6. Big Lake – 450 acres
Big Lake has a surface area of 450 acres and is elevated at 9,000 ft above sea level. In Arizona’s White Mountains, which are located in the northeastern section of the state, Big Lake is regarded as one of the top fishing lakes. It has an average depth of 30 feet and is home to primarily trout-related fish species.
Although the lake is open from April to December, the finest fishing months are April and May. Arizona regularly introduces Apache trout, the state fish, to the lake along with brook, rainbow, cutthroat, and brown throat trout.
5. Mormon Lake – 600 acres
A sporadic lake called Mormon Lake can be found in Pleasant Valley in Northern Arizona. The lake typically has a size of 600 acres, making it one of Northern Arizona’s largest lakes but not the state’s largest. However, when full, the lake becomes the largest natural lake in all of Arizona, with a surface area of 7,680 acres (12 sq mi).
The lake has a history of drying up during extremely dry periods, leaving a patch of marsh in its wake. The lake’s surface area is extremely unstable and changes annually, with an average depth of just 10 feet. When present, anglers can catch trout, bullhead catfish, and northern pike for some enjoyable fishing.
4. Lake Mary – 601 acres
Located in Northern Arizona, southeast of Flagstaff, Lake Mary is a pair of lakes with a combined surface size of 601 acres. A modest earthen barrier on Walnut Creek creates Upper Lake Mary, the lake further upstream of the two lakes. It has nine fishing-friendly fish species, including walleye, bluegill, green sunfish, black crappie, northern pike, and channel catfish.
Lower Lake Mary is situated just below the main lake, the furthest downstream of the two lakes, and was the first to be built. During the rainy seasons, its greatest length reaches 3 miles. Numerous animals, such as deer, elk, bald eagles, and great blue herons call both lakes home.
3. Lake Havasu – 19,300 acres
One of Arizona’s top boating lakes is Lake Havasu, which has 60 miles of navigable canals along the state’s northwest border. Spring breakers enjoy it because they can party on the water and at Lake Havasu State Park’s immaculate beaches. It has a surface size of 19,300 acres (7,800 ha) and a maximum depth of 90 feet (27 m).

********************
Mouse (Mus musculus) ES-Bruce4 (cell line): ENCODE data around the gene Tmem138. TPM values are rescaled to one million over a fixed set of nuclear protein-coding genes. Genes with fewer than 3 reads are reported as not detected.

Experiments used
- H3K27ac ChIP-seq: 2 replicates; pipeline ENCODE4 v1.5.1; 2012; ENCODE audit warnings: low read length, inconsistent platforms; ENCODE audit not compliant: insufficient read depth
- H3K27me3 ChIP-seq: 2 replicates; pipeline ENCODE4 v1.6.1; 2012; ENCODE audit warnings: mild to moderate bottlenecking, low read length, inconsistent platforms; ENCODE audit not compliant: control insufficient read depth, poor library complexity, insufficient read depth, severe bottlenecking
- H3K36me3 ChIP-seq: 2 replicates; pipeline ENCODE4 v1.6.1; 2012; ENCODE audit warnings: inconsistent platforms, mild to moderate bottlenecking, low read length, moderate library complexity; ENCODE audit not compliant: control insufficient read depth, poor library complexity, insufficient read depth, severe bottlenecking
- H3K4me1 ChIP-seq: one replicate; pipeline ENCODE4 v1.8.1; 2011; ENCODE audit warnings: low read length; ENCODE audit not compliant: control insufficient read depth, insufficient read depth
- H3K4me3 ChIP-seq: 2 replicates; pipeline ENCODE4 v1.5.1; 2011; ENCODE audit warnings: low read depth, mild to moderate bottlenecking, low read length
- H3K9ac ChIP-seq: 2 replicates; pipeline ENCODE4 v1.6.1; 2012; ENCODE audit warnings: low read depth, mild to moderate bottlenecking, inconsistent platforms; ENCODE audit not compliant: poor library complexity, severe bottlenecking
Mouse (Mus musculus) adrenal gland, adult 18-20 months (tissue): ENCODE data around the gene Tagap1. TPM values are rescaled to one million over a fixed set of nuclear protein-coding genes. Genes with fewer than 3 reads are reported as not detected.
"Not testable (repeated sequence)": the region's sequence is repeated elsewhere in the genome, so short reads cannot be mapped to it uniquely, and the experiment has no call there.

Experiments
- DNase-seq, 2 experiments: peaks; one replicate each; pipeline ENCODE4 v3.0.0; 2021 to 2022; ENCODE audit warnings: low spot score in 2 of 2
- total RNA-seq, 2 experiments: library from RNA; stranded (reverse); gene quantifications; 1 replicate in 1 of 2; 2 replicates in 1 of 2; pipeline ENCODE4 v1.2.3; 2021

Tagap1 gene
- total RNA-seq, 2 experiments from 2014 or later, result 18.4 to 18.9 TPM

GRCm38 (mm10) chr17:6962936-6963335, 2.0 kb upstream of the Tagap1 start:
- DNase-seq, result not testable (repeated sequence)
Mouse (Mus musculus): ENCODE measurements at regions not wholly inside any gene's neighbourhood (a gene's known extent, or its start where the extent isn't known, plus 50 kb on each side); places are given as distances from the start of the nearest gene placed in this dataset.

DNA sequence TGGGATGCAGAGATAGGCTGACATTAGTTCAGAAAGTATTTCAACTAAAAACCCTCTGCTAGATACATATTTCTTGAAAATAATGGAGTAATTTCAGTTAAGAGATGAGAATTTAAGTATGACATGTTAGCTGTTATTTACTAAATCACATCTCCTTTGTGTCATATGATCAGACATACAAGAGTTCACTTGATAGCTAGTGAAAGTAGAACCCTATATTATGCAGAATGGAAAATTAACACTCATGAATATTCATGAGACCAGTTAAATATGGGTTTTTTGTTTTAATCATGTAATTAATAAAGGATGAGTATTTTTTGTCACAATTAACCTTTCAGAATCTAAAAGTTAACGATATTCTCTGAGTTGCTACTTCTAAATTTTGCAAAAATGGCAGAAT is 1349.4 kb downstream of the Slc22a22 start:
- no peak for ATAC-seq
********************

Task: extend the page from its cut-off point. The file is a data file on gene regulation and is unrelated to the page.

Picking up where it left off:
The lake is quite popular with tourists during the summer and with snowbirds during the winter. Anglers from around the world come here searching for record-breaking striped, largemouth, and smallmouth bass.
It’s a terrific place to spend time outside all year long, whether you like hiking, paddling, swimming, or taking landscape photos. In other words, Lake Havasu City is a nature lover’s paradise!
2. Lake Mohave – 26,500 acres
Downstream of the Hoover Dam, a reservoir known as Lake Mohave, serves as the border between Nevada and Arizona. The lake’s 26,500 acres of water surface makes it impressive. It is 8.69 billion cubic feet (246.1 million cubic meters) and is 75 feet (23 meters) deep. The principal freshwater species in the lake are rainbow trout, striped bass, largemouth, smallmouth, channel catfish, crappie, common carp, and sunfish.
The lake’s full 22 miles, created out of tiny canyons, are interesting to explore and provide opportunities to get back in touch with nature. The water feels frigid as Lake Mead’s lowest levels continue to trickle over the Hoover Dam.
1. Lake Powell – 161,000 acres
The second-largest man-made reservoir in the United States, Lake Powell, is situated on the Colorado River about 205 miles north of Flagstaff in Northern Arizona and extends up into southern Utah. The largest lake and reservoir in Northern Arizona, Lake Powell, has a total storage capacity of 26,214,900 acre-feet and a surface area of 161,000 acres.
In addition to offering significant water storage for the US states of Colorado, Utah, Wyoming, and New Mexico, Lake Powell is renowned for its magnificent landscape, drawing roughly two million tourists and visitors annually. Lake Powell was likewise built by a dam on the Colorado River, the Glen Canyon Dam, similar to Lake Mead. It is situated where the states of Arizona and Utah converge.